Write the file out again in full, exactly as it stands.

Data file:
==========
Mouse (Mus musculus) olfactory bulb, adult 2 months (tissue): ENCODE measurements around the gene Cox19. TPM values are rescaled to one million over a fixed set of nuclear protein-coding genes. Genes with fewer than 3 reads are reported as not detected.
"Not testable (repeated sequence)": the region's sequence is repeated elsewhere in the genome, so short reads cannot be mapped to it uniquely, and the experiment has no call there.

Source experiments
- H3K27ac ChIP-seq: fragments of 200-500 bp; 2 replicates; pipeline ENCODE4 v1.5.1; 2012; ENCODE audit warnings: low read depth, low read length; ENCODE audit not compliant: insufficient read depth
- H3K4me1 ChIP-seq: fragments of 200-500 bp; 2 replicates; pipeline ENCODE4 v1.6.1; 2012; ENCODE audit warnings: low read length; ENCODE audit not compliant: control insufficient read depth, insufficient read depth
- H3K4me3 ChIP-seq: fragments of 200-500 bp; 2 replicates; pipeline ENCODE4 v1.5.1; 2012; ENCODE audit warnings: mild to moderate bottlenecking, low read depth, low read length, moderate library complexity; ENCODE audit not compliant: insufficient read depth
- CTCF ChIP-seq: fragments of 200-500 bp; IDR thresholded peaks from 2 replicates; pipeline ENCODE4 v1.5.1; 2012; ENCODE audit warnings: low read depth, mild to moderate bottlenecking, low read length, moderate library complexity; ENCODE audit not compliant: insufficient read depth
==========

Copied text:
Mouse (Mus musculus) olfactory bulb, adult 2 months (tissue): ENCODE measurements around the gene Cox19. TPM values are rescaled to one million over a fixed set of nuclear protein-coding genes. Genes with fewer than 3 reads are reported as not detected.
"Not testable (repeated sequence)": the region's sequence is repeated elsewhere in the genome, so short reads cannot be mapped to it uniquely, and the experiment has no call there.

Source experiments
- H3K27ac ChIP-seq: fragments of 200-500 bp; 2 replicates; pipeline ENCODE4 v1.5.1; 2012; ENCODE audit warnings: low read depth, low read length; ENCODE audit not compliant: insufficient read depth
- H3K4me1 ChIP-seq: fragments of 200-500 bp; 2 replicates; pipeline ENCODE4 v1.6.1; 2012; ENCODE audit warnings: low read length; ENCODE audit not compliant: control insufficient read depth, insufficient read depth
- H3K4me3 ChIP-seq: fragments of 200-500 bp; 2 replicates; pipeline ENCODE4 v1.5.1; 2012; ENCODE audit warnings: mild to moderate bottlenecking, low read depth, low read length, moderate library complexity; ENCODE audit not compliant: insufficient read depth
- CTCF ChIP-seq: fragments of 200-500 bp; IDR thresholded peaks from 2 replicates; pipeline ENCODE4 v1.5.1; 2012; ENCODE audit warnings: low read depth, mild to moderate bottlenecking, low read length, moderate library complexity; ENCODE audit not compliant: insufficient read depth